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                  • Posted by $ Temlakos 1 week, 1 day ago
                    The problem is not electric power generation but distribution and storage. Today, storage is not done except on a limited scale--residential or commercial or maybe industrial. Not grid-scale, although grid-scale storage technologies do exist today.

                    It's more an engineering question. Can a decentralized grid function properly and safely for all concerned? And who would run it?
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                • Posted by term2 1 week, 1 day ago
                  I think that competition would be the best way to find out what sort of system works best over time. Let multiple companies try to solve the problems so they make more money. That way, I dont have to be an electrical power engineer in order to enjoy reliable electrical power. Right now, I would go solar and battery with diesel backup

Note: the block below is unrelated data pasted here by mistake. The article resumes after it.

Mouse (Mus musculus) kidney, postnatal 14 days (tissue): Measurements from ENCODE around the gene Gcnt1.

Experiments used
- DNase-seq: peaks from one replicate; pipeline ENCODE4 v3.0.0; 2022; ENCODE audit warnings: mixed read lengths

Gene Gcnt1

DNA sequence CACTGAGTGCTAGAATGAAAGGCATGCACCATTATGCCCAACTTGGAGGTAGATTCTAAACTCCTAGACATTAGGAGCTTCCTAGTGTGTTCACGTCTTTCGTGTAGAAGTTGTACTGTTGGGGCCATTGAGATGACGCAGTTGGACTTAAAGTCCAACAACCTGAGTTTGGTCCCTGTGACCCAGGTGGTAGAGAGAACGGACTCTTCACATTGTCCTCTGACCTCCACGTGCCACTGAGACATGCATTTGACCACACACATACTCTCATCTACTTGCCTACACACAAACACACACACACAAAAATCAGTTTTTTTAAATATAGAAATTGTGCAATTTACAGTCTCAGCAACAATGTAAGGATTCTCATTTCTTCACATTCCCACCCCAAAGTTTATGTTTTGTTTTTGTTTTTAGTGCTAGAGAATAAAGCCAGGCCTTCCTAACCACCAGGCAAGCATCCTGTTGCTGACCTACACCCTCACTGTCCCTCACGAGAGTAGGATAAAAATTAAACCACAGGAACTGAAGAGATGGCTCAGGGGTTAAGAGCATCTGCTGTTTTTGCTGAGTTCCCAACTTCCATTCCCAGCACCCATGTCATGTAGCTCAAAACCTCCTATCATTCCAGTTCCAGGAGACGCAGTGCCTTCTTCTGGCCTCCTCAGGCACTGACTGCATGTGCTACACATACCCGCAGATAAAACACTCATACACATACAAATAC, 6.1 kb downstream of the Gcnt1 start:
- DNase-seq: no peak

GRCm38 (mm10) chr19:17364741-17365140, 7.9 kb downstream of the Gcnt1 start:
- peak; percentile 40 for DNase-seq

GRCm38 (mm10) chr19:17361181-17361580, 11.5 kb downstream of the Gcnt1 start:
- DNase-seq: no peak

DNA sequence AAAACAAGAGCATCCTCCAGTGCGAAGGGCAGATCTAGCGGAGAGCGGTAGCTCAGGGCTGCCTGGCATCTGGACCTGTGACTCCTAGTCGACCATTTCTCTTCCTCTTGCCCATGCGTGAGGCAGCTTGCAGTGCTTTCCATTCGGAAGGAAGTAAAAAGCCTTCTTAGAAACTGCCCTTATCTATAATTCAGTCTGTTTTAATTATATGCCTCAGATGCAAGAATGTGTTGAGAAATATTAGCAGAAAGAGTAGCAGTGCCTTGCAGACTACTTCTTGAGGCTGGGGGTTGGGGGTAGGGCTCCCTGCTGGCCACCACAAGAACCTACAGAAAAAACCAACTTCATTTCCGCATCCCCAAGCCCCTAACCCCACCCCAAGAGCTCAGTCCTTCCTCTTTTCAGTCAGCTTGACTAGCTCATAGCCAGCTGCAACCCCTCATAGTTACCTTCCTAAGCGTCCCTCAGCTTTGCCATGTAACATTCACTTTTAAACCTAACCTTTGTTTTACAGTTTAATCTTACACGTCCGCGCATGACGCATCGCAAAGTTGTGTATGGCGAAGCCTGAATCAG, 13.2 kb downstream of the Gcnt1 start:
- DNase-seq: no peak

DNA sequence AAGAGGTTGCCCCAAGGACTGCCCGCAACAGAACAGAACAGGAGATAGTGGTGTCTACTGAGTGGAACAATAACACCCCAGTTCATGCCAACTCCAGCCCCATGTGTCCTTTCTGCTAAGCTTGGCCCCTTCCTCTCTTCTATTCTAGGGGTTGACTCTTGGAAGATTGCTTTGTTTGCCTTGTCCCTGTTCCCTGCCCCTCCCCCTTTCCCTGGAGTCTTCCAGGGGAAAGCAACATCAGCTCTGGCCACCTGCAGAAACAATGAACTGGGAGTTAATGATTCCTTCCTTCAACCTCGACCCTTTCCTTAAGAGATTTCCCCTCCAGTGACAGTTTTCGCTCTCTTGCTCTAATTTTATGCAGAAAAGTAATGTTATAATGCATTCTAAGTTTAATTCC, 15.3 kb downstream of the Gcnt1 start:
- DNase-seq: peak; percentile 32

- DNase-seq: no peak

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                • Posted by term2 1 week, 1 day ago
                  I am sure that when AS was written, the technology wasnt there, although I suspect that there could have been electrostatic generators for each house easily enough. Grid technology, where there is a series of interconnected generators was supposed to offer some advantages over non interconnected generators, but there are distinct problems with the grid topology that we periodically see. Texans were not prepared for a loss of piped in water or electricity and suffered excessively for a week.